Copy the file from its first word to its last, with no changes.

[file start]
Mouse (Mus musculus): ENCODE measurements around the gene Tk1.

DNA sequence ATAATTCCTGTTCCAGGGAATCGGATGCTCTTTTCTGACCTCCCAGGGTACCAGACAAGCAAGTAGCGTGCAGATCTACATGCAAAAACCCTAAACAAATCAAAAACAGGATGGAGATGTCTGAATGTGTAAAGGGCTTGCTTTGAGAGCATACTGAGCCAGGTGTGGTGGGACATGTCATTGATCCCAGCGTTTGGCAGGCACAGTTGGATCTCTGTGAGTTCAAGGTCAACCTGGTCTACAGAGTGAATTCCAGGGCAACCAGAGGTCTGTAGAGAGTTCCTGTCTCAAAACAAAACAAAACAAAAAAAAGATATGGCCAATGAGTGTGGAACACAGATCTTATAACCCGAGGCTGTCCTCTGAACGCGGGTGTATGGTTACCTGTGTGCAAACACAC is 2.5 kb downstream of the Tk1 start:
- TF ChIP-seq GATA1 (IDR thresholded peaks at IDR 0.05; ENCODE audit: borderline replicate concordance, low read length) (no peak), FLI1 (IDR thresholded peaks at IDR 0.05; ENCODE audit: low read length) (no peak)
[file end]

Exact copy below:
Mouse (Mus musculus): ENCODE measurements around the gene Tk1.

DNA sequence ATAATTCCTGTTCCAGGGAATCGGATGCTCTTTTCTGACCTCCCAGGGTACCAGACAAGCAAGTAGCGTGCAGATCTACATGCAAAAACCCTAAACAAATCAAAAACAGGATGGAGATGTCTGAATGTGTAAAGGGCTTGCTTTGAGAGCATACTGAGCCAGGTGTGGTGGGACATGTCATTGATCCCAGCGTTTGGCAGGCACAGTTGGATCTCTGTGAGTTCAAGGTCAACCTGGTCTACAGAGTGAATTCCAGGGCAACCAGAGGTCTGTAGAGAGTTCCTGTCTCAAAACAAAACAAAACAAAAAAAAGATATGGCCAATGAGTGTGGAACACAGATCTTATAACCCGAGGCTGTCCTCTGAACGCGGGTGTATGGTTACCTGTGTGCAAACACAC is 2.5 kb downstream of the Tk1 start:
- TF ChIP-seq GATA1 (IDR thresholded peaks at IDR 0.05; ENCODE audit: borderline replicate concordance, low read length) (no peak), FLI1 (IDR thresholded peaks at IDR 0.05; ENCODE audit: low read length) (no peak)